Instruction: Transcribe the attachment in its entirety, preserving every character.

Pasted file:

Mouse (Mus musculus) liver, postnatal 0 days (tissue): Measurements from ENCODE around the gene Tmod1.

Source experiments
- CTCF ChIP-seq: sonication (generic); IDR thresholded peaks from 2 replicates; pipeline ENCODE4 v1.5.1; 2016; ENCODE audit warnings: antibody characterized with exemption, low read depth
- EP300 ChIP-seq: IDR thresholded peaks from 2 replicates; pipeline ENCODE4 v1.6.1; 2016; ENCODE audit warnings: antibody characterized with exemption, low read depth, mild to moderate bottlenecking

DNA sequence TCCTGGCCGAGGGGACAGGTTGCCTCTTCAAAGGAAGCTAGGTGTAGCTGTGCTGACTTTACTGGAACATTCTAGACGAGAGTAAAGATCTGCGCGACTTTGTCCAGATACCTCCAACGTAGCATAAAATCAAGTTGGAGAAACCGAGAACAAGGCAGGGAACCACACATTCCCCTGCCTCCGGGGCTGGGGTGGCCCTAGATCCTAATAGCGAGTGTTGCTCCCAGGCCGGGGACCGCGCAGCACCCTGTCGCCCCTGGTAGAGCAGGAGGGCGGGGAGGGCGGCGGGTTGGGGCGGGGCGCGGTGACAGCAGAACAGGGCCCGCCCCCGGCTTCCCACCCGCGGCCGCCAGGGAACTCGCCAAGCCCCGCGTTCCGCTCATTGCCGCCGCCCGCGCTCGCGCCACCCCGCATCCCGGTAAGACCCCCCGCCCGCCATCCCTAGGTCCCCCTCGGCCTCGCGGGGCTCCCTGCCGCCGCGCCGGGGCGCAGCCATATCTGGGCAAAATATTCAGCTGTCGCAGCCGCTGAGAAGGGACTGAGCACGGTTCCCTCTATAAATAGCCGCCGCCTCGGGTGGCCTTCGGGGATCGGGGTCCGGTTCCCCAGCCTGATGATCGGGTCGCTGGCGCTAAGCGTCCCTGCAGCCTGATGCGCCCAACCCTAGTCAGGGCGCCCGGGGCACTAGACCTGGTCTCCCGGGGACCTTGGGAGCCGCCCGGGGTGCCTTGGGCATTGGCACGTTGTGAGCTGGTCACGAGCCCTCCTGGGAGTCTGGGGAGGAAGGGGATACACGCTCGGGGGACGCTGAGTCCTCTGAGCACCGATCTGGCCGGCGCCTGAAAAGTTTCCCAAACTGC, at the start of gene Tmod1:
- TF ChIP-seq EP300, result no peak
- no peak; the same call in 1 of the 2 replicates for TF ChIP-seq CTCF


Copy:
Mouse (Mus musculus) liver, postnatal 0 days (tissue): Measurements from ENCODE around the gene Tmod1.

Source experiments
- CTCF ChIP-seq: sonication (generic); IDR thresholded peaks from 2 replicates; pipeline ENCODE4 v1.5.1; 2016; ENCODE audit warnings: antibody characterized with exemption, low read depth
- EP300 ChIP-seq: IDR thresholded peaks from 2 replicates; pipeline ENCODE4 v1.6.1; 2016; ENCODE audit warnings: antibody characterized with exemption, low read depth, mild to moderate bottlenecking

DNA sequence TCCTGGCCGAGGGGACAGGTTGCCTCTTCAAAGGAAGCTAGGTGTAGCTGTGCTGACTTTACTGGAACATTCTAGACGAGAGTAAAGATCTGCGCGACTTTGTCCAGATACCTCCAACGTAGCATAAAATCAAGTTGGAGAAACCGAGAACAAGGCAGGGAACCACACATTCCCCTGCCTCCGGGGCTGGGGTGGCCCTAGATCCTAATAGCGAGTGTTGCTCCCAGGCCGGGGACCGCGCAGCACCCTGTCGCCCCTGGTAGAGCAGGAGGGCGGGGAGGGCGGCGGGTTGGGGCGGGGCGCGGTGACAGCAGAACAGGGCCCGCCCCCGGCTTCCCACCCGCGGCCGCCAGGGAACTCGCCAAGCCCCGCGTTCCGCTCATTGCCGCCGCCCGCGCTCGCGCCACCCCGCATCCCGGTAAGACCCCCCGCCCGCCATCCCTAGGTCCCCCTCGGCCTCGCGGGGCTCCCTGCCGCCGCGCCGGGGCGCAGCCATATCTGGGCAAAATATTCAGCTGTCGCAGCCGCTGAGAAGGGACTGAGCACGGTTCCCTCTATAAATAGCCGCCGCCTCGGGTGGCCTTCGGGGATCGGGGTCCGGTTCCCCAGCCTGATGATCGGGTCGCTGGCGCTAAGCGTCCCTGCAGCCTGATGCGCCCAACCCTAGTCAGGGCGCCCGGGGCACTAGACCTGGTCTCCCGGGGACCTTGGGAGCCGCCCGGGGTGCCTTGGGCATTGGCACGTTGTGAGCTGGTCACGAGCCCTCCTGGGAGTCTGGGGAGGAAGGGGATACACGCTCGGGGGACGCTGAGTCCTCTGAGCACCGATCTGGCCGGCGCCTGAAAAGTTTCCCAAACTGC, at the start of gene Tmod1:
- TF ChIP-seq EP300, result no peak
- no peak; the same call in 1 of the 2 replicates for TF ChIP-seq CTCF